Is your story kinda boring?
No one sets off to write a boring story, but it’s pretty easy to do. The skeleton of your story may be compelling and unique, but it’s the fatty, fleshy parts that often weigh your story down. Let’s change that. In this post, we’ll help you trim the fat and raise the stakes.
What Does It Mean to Raise the Stakes?
Raise the stakes means to increase the level of risk, reward, and/ or commitment. It goes hand in hand with motivation. The character is motivated and can’t quit because he’s at risk of something worse happening if he does. Or the character is motivated and can’t quit because the reward of making it to the end is too great. Or the reader is motivated and can’t quit reading because they’re now completely invested and committed to your story and its characters.
When you’ve raised the stakes on the reader, you get reviews like, “What a page-turner!” or “I was on the edge of my seats the entire time.”
Raising the stakes isn’t always about life or death, but it is always about the consequences. What happens if the character fails? What happens if the character wins? You’ll know that you’ve successfully raised the stakes if your reader is asking you what will happen next.
The Danger of Raising the Stakes
While you should steadily raise the stakes throughout your novel, be careful. There is also a big risk in raising the stakes non-stop.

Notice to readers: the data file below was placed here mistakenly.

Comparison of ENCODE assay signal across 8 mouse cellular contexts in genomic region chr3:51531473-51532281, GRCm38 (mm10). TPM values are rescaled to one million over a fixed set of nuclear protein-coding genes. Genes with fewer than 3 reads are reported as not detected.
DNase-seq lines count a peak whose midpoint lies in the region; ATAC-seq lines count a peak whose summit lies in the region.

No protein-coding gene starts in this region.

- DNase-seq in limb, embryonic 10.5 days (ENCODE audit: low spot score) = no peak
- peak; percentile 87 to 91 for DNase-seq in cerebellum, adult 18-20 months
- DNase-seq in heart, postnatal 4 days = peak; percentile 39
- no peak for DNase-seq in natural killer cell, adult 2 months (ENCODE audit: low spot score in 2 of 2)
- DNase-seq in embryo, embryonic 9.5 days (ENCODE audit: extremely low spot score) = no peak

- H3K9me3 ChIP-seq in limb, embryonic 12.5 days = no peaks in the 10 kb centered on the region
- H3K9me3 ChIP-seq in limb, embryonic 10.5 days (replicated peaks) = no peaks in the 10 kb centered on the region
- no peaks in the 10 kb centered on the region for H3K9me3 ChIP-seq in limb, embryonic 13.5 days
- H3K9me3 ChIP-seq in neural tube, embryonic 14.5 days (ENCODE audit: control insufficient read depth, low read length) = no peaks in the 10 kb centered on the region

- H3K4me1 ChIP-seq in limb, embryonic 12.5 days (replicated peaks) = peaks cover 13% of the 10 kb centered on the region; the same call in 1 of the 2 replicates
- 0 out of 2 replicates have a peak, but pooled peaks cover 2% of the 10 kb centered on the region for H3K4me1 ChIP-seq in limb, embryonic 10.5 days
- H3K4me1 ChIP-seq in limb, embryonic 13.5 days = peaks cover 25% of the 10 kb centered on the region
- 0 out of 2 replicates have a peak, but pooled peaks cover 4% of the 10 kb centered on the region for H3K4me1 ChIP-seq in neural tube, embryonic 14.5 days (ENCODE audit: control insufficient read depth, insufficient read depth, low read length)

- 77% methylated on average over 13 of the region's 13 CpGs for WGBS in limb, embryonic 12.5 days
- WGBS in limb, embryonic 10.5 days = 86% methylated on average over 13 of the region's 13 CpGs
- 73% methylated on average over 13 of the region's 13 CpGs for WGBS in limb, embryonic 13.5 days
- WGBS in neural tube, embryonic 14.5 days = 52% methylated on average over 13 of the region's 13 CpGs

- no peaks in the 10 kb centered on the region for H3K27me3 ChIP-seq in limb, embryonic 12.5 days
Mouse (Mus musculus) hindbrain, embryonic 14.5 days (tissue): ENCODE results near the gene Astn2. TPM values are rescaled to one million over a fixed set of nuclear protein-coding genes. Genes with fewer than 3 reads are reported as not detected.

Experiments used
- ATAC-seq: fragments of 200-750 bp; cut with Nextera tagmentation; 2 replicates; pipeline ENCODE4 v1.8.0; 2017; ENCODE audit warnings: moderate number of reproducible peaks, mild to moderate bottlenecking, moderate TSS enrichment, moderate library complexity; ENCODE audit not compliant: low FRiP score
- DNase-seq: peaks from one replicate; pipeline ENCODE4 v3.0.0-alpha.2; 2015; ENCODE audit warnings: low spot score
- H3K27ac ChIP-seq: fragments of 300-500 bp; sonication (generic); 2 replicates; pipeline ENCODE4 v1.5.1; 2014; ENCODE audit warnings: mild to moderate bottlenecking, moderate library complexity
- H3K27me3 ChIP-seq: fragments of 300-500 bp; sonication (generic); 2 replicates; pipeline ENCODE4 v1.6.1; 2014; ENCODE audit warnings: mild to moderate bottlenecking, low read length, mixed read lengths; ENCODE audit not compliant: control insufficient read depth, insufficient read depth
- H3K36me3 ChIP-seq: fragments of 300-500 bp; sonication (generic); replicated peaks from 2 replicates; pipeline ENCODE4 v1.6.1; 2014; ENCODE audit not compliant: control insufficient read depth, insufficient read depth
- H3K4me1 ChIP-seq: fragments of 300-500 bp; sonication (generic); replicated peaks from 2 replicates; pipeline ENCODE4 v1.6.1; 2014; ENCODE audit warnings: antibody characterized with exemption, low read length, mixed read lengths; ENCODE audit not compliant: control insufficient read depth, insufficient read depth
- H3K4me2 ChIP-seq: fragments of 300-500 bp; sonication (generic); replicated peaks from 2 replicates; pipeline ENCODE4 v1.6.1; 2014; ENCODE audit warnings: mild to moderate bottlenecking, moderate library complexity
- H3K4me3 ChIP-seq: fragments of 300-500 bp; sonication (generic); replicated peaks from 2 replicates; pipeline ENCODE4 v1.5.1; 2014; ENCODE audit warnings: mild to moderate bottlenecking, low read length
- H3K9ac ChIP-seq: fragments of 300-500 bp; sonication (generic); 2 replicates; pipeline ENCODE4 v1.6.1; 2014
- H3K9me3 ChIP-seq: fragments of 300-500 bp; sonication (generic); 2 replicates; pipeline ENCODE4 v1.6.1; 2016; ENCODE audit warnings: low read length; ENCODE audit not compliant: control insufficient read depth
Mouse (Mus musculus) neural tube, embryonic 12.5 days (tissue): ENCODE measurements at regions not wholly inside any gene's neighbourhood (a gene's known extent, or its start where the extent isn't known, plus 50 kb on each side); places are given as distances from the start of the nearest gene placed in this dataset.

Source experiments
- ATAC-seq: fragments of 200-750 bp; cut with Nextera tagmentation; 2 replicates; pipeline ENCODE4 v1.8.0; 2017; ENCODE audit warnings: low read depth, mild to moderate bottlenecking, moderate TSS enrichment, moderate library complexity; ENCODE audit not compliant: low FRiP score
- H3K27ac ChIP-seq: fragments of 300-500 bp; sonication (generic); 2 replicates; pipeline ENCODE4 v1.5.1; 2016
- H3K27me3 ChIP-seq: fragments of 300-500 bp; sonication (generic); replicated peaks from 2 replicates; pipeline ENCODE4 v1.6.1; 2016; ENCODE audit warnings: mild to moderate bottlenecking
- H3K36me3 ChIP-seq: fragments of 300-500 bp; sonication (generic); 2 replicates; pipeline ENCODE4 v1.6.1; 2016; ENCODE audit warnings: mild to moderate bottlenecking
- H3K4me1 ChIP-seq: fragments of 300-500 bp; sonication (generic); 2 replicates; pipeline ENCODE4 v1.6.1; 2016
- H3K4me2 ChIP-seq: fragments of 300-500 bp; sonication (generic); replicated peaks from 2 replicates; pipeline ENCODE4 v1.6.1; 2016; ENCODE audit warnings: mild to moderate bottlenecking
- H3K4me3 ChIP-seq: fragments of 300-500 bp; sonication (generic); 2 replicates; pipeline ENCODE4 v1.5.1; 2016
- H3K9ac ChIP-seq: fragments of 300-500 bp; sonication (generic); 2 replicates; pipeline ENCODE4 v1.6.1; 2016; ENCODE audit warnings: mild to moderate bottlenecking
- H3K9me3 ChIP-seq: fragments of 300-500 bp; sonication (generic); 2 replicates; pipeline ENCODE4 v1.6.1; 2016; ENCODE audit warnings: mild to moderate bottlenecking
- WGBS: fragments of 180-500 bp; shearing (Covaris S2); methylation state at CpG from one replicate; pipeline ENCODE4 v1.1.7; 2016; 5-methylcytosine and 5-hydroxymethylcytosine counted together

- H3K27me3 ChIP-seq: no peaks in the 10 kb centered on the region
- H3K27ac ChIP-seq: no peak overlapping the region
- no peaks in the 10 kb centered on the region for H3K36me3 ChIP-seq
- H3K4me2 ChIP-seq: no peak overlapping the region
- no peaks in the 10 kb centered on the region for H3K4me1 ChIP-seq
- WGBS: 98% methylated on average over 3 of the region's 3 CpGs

If you continue to amp the danger up to an almost unbearable level of tension, your novel will turn into a thrill ride. Sure, it may be a fun read, but ultimately, your novel will lack substance. It will sacrifice characterization for cheap thrills. Your reader will come away feeling dizzy and slightly confused.
In a novel format, you have the time to explore the character’s choices and challenges without constantly lurching from one heart-stopping moment to the next. Take that time. If you don’t, you’ll end up with shallow characters and muddled motivations. Even worse, as the story takes more unbelievable turns, your characters will become slaves to the plot.
Instead of driving the plot, your adrenaline-charged plot will become more important than the characters. Your characters will fall flat. They’ll grow weak. They may even turn into stereotypes. They’ll definitely become plot devices. As a result, their actions and reactions will be unrealistic and inauthentic. They’ll become less sympathetic to the reader.
You want none of that unless you’re writing the screenplay for a Hollywood blockbuster.
But what does all of this mean? Should you avoid raising the stakes out of fear that you’ll deflate your characters? Absolutely not.
Not only is raising the stakes a good idea, but it’s also absolutely essential for a riveting story.
Let’s discuss how to raise the stakes the right way.
Make It About Your Character
Instead of making the stakes about the end of the world, make it about the end of your character’s world. This subtle shift is an important one.
Set up your scenes in a way that you can delicately and realistically increase the risk for your characters, specifically the protagonist. Remember it doesn’t have to be a big idea like “the universe is imploding and all life as we know it is coming to an end.” Instead, it needs to be about the character’s life imploding in some way. If the character doesn’t act, then they’ll lose something that’s important to them. This is what motivates them and keeps your reader hooked.